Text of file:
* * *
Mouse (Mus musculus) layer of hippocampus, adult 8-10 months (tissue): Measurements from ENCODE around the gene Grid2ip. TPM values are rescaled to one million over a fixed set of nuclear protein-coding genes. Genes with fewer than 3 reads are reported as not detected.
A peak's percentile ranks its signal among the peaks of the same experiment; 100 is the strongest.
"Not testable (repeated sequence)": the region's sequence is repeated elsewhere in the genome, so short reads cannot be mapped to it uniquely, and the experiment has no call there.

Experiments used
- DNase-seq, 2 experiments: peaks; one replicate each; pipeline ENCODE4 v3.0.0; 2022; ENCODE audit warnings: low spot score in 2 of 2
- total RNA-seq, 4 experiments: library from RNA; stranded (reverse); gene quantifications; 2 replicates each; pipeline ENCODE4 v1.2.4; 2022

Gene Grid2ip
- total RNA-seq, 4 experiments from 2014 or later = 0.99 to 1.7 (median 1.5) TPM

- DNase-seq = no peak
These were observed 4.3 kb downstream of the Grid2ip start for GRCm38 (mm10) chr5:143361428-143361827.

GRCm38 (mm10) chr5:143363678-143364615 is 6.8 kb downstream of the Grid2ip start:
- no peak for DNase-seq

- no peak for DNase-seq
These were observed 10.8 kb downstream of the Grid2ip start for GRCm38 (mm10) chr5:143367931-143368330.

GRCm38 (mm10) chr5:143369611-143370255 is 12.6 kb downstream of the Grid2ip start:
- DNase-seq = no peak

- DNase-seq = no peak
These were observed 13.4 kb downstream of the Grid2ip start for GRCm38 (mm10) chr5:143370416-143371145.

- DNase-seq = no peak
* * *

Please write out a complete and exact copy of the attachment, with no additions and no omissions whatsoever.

Mouse (Mus musculus) layer of hippocampus, adult 8-10 months (tissue): Measurements from ENCODE around the gene Grid2ip. TPM values are rescaled to one million over a fixed set of nuclear protein-coding genes. Genes with fewer than 3 reads are reported as not detected.
A peak's percentile ranks its signal among the peaks of the same experiment; 100 is the strongest.
"Not testable (repeated sequence)": the region's sequence is repeated elsewhere in the genome, so short reads cannot be mapped to it uniquely, and the experiment has no call there.

Experiments used
- DNase-seq, 2 experiments: peaks; one replicate each; pipeline ENCODE4 v3.0.0; 2022; ENCODE audit warnings: low spot score in 2 of 2
- total RNA-seq, 4 experiments: library from RNA; stranded (reverse); gene quantifications; 2 replicates each; pipeline ENCODE4 v1.2.4; 2022

Gene Grid2ip
- total RNA-seq, 4 experiments from 2014 or later = 0.99 to 1.7 (median 1.5) TPM

- DNase-seq = no peak
These were observed 4.3 kb downstream of the Grid2ip start for GRCm38 (mm10) chr5:143361428-143361827.

GRCm38 (mm10) chr5:143363678-143364615 is 6.8 kb downstream of the Grid2ip start:
- no peak for DNase-seq

- no peak for DNase-seq
These were observed 10.8 kb downstream of the Grid2ip start for GRCm38 (mm10) chr5:143367931-143368330.

GRCm38 (mm10) chr5:143369611-143370255 is 12.6 kb downstream of the Grid2ip start:
- DNase-seq = no peak

- DNase-seq = no peak
These were observed 13.4 kb downstream of the Grid2ip start for GRCm38 (mm10) chr5:143370416-143371145.

- DNase-seq = no peak